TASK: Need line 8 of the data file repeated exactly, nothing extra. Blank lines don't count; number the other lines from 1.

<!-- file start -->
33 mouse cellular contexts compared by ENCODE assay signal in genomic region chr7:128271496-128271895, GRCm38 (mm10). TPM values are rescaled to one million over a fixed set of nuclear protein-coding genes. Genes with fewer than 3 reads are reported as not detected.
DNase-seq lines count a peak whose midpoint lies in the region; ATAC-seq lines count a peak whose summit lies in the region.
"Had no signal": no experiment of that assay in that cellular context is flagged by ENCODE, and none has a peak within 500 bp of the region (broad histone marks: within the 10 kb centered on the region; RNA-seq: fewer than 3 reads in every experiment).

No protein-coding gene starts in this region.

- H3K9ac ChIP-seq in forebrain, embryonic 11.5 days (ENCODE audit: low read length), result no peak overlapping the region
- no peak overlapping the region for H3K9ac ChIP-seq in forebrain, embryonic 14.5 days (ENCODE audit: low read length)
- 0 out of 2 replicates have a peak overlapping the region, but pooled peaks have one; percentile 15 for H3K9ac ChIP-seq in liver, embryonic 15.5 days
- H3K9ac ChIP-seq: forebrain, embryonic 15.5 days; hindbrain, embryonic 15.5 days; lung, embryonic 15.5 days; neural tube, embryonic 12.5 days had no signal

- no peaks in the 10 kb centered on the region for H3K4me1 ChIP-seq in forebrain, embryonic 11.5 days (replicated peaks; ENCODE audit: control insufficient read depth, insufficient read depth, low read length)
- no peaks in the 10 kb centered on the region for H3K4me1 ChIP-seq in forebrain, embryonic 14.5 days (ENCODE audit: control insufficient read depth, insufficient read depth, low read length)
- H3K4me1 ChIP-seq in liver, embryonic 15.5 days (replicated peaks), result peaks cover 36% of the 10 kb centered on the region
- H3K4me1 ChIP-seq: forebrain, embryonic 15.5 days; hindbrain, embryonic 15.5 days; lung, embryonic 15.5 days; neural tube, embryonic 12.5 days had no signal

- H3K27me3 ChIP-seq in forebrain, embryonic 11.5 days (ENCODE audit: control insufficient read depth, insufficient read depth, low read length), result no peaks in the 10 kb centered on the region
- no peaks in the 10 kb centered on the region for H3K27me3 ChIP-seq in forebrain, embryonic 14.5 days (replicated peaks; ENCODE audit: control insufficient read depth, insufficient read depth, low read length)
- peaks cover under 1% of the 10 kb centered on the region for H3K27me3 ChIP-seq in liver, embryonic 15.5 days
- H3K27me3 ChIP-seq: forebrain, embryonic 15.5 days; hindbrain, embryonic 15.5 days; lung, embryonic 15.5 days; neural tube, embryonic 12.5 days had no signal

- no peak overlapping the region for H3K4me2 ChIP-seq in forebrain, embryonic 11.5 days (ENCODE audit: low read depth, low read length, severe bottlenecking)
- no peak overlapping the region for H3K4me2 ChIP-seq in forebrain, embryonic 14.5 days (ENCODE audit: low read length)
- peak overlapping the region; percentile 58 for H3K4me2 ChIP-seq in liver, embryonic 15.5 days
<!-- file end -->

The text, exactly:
- H3K9ac ChIP-seq: forebrain, embryonic 15.5 days; hindbrain, embryonic 15.5 days; lung, embryonic 15.5 days; neural tube, embryonic 12.5 days had no signal